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Wednesday, 19 March 1997
Page: 2494

Mr PRICE(7.28 p.m.) —Some honourable members may be aware that I have made a speech regarding the higher school certificate performance of Mount Druitt High School and the notorious publication of a photo. I am pleased to say that the report into Mount Druitt High School, Review of 1996 Higher School Certificate Performance , by Dr Alan Laughlin has now been completed. I said at the time that I would put into the marketplace yet again the idea that we really needed to look at a senior high school for Mount Druitt with feeder year 7 to 10 students. I have been criticised locally for this, so I want to refer to some of the remarks made in the report. Dr Laughlin says,

The structure of secondary education in Mount Druitt is extremely fragile.

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The creation of the nearby St Marys Senior High School has been a clear success.

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Given the apparently tenuous nature of secondary education provisions it is important that a wider analysis quickly occur to ensure that the current situation does not just "struggle on".

I would like to give the House some interesting figures. There are five public high schools in Mount Druitt. The total enrolment of years 11 and 12 students for those high schools was 668. The equivalent enrolment for years 11 and 12 for St Marys Senior High School was 808 students. I happen to agree with Dr Laughlin's suggestion that the 55-student enrolment in year 12 means that Mount Druitt High School really is not a comprehensive high school.

I must say that I have always argued that a senior high school provides students with greater subject choice, greater choice for those who want to go on to tertiary education, greater choice to see the world of work as their goal and greater choice in vocational training. Among the 55 students in year 12, 46 subjects were taken. If you just divide that one figure into the other, you can come to some understanding that there must have been some very low class numbers.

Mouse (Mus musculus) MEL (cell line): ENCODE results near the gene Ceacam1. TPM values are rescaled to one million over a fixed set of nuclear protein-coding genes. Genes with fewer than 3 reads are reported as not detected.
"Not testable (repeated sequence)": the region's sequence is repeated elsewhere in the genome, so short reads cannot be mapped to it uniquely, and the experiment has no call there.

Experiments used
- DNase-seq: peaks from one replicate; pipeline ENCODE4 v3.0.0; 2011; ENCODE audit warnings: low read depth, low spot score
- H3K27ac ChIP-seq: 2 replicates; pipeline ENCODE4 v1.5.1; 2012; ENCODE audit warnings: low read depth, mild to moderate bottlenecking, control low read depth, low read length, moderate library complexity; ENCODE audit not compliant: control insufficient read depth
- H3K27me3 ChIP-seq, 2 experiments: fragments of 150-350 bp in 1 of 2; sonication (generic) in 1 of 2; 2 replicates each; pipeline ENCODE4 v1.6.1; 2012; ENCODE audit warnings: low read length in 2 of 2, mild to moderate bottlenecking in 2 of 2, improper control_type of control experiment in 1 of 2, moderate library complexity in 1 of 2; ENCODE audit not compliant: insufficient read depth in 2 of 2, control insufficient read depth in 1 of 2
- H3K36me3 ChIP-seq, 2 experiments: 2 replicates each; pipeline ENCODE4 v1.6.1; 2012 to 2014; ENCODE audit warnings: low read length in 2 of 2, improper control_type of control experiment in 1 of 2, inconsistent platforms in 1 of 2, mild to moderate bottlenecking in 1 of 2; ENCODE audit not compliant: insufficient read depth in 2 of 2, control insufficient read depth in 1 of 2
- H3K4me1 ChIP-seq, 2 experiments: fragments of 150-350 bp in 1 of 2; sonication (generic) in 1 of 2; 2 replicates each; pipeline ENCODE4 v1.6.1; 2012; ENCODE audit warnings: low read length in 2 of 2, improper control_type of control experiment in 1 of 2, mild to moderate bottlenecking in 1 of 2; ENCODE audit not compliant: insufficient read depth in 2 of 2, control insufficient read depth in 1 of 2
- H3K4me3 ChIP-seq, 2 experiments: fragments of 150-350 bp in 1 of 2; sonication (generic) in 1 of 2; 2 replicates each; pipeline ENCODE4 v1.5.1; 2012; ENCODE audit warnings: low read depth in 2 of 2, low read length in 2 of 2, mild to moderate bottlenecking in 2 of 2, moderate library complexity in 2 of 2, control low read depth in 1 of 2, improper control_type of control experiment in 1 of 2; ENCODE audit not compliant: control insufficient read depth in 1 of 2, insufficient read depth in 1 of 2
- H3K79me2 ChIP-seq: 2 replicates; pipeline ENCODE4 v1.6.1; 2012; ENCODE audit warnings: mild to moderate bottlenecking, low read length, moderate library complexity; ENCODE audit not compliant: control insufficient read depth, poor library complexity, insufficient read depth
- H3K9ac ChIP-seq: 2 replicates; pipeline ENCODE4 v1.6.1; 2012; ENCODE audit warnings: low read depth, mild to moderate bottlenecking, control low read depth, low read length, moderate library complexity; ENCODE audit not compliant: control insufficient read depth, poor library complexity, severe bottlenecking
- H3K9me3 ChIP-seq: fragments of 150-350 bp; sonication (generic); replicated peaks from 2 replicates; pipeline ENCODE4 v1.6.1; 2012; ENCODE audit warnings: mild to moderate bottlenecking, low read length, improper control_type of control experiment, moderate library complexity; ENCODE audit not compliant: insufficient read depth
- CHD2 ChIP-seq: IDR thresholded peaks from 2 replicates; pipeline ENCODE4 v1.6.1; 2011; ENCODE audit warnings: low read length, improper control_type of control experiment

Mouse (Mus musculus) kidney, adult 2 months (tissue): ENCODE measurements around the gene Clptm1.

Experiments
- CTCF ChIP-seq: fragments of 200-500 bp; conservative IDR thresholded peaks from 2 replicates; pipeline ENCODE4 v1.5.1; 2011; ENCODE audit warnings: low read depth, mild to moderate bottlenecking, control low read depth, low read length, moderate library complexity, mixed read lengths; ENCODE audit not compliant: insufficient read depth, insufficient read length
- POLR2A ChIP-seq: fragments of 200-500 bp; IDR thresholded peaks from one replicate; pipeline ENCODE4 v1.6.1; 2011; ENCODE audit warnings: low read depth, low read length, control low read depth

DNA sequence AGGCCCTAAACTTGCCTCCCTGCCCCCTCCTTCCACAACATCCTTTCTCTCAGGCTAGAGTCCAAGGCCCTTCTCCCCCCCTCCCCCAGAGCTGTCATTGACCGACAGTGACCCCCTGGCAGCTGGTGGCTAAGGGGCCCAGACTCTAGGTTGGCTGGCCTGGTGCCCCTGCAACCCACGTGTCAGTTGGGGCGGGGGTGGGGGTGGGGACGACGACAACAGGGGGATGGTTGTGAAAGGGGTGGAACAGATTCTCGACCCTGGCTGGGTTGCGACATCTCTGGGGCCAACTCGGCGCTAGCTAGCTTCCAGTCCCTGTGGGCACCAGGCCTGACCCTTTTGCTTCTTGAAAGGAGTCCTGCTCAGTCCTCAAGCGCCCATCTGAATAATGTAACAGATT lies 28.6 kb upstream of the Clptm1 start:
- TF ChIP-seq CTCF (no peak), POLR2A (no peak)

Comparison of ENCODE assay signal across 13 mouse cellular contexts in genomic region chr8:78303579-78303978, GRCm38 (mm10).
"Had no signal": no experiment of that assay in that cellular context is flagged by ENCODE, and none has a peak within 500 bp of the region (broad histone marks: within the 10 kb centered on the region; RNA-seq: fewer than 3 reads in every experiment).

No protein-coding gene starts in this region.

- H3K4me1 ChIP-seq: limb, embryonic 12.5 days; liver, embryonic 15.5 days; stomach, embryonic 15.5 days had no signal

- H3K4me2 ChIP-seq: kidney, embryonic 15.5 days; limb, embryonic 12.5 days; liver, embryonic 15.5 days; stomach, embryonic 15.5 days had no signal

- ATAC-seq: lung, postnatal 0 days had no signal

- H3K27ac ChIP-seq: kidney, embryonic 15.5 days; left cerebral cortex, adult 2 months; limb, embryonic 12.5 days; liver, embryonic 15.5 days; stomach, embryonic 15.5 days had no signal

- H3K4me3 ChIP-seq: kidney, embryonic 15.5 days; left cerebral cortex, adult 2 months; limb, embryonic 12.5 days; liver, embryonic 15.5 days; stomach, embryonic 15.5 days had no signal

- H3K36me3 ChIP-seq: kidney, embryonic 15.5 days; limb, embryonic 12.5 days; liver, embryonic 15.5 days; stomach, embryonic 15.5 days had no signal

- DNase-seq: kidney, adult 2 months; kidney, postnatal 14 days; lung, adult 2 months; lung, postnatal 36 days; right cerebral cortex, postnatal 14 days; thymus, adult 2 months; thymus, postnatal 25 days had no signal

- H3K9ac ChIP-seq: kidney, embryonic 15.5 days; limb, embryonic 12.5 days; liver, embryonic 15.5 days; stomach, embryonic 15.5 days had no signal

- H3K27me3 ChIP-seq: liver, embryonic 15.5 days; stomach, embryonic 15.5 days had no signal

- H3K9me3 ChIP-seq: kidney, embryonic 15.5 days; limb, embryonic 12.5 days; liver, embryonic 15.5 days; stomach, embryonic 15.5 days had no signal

I have always said—I say with great respect—to the Teachers Federation that they need to understand that teaching resources are precious resources. We cannot afford to have them squandered, particularly when the issue of aggregation of those numbers and greater productivity and outcomes are available to them. I am indebted to the Laughlin report because I had forgotten—shame on me for having forgotten, because I was part of the handover process—that there will be two new senior high schools in the Nirimba educational precinct: one is Catholic and the other is a public senior high school, which is coming on-line in 1998.

This is going to further exacerbate the problem. Indeed, there will be an Anglican high school established in Oakhurst and that again will exacerbate the problem. For example, at Mount Druitt High School, it is expected that the enrolments will decline in the year 2002 to 43 students in year 12 and, with the opening of the other schools, it may in fact decline to 30 to 35. Clearly, something needs to be done. I have suggested that we need to look at a senior high school—not as a total response to the problem but as part of the response that we need to make.

The report makes 10 recommendations. The first, I guess, and most important, is that there needs to be a wider assessment of the demographic, structural and educational needs of the high schools and their feeder primary schools in Mount Druitt. I support that. I say to any parent or any teacher that not only am I prepared to come out and discuss the issue but that I am also absolutely delighted to send a copy of the Laughlin report to them should they require it.